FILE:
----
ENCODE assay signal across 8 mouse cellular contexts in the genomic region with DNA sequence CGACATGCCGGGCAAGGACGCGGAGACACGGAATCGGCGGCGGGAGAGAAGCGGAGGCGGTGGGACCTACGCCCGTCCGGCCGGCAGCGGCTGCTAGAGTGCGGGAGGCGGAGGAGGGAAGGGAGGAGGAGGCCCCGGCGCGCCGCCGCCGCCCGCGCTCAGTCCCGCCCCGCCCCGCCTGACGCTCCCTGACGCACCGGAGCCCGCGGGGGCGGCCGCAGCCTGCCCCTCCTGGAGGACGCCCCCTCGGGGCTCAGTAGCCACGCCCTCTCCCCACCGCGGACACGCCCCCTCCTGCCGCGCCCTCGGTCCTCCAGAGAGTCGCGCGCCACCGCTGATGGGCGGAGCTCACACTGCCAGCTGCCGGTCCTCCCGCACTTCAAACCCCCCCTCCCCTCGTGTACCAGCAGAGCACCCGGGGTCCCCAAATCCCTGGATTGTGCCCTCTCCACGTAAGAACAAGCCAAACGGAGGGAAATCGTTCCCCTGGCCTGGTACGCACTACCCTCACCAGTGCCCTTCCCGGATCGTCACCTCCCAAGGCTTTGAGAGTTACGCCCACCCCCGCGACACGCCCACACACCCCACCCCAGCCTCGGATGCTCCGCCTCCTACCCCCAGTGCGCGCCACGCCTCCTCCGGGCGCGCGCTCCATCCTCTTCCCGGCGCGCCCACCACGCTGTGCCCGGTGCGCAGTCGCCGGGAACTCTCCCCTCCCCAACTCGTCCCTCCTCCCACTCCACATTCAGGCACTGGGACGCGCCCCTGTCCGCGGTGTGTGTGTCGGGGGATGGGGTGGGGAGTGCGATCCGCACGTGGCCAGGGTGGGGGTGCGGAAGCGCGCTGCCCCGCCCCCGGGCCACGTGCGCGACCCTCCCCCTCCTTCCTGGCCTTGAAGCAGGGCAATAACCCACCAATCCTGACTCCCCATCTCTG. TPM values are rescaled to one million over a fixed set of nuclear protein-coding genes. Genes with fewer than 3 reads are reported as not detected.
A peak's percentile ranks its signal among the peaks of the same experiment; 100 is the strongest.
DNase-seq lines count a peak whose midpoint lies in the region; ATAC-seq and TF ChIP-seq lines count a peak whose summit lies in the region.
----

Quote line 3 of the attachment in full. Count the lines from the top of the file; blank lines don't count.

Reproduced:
DNase-seq lines count a peak whose midpoint lies in the region; ATAC-seq and TF ChIP-seq lines count a peak whose summit lies in the region.